I’m sure every medical writer will say the same, but my day-to-day is always different! Typically, I’m working on developing a slide deck or another creative deliverable for an upcoming congress. Whilst these slide decks take a lot of work and usually involve several drafts, I really enjoy them; I’m able to draft scientific content for the slides and use my creativity to present that content in a visual and interesting way and tailor that to my audience.


I think that’s why I love this career so much because no day is the same and the projects are so multi-faceted. Also, I love that I’m learning every day, whether that be about a new therapy area, a new drug, or just about matters related to a project.


What was the application process for your placement year like?

What tips would you give students looking to apply for placement years, internships, or graduate roles? 📋

My transition from intern to full-time medical writer was very smooth as I’d already been working with the team on projects during the 10 weeks of the internship program. 


The application process for the internship itself was equally as smooth. Aside from the usual CV/phone screen interview/formal interview requirements, I also had to do a writing task. I won’t divulge what this involved (sorry!) but my biggest tip for those looking to apply to a placement/internship/graduate role is simply not to overthink it!

People aren’t looking for you to know everything, especially for entry-level roles; they’re looking for potential. I also think enthusiasm will get you a long way!

What are 3 things you would tell a young person interested in pursuing a non-lab career in science? 💡

1. You Don't Need A PhD

This was one thing that daunted me when I considered entering a non-lab/MedComms career. Whilst a PhD is undoubtedly advantageous (and impressive!), it likely won’t stop you from succeeding. I’ve felt competent and wholly supported in my career with my BSc behind me. 

2. Show Your Passion

3. Trust Yourself

Elliot Taylor, Guest Content Writer at Grace Writes

Written by: Issy Daymond (Guest Content Writer)

Grace Pountney, Editor-in-Chief at Grace Writes

Edited by: Grace Pountney (Founder/CEO)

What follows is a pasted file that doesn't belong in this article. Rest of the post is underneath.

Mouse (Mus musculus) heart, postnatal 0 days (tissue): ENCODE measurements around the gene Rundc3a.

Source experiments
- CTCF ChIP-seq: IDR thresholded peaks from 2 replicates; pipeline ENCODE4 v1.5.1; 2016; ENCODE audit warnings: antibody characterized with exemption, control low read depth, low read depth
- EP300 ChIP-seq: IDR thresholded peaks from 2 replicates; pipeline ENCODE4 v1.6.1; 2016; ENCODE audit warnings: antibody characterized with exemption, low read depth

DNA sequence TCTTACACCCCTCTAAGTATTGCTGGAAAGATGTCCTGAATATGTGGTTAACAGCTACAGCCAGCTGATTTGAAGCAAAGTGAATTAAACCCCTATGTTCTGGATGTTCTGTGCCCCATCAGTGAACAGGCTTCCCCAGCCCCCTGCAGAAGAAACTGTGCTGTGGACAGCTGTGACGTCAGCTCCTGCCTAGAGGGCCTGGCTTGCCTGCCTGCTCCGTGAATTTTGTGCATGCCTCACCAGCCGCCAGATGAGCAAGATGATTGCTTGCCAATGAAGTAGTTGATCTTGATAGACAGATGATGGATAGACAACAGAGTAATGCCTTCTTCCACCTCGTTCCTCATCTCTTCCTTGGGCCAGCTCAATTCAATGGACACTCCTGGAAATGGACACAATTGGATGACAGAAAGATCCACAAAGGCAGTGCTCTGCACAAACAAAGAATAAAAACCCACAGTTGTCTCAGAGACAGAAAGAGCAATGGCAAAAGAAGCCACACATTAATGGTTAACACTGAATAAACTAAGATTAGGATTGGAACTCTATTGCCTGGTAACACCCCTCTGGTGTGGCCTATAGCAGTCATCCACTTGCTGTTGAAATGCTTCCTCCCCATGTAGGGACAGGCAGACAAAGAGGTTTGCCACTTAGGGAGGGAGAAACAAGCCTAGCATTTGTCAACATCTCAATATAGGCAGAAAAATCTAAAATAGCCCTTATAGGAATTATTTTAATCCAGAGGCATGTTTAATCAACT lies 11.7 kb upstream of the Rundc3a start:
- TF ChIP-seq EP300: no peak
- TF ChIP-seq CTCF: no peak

Career Conundrums

Each week, at Workflow Weekly, we answer your Career questions!

Science Snapshot Blog logo

Q: I want to work in clinical trials but I am not sure whether I want to work in a lab. What should I do?

A: Pharmaceutical companies and CRO's (Clinical Research Organisations who manage clinical trials for pharma companies) offer many roles outside of the lab, from commercial, to marketing, to project management. Research different companies and roles online, and reach out to individuals in positions or organisations you are interested in, in-person or on LinkedIn. We also highly recommend that you book a career coaching session with Grace, to discuss your options and to receive tailored 1:1 support!





Medical writing is a highly specialized field that requires a specific set of skills to be successful. It involves the development and production of print or digital documents that deal specifically with medicine or healthcare. If you are interested in pursuing a career in medical writing, here are some key skills and opportunities to consider:

Skills Required for Medical Writing:

1. Writing and Editing: Impeccable grammar, punctuation, sentence structure, and accurate spelling are essential for conveying the message effectively [[1]](

2. Attention to Detail: Medical writing requires closely examining one's work to spot and correct errors, maintain consistency, and avoid mistakes [[1]](

3. Communication Skills: Clear communication is crucial when exchanging information with the intended audience, whether it's through writing,…



A really insightful and inspiring article. Thanks Issy!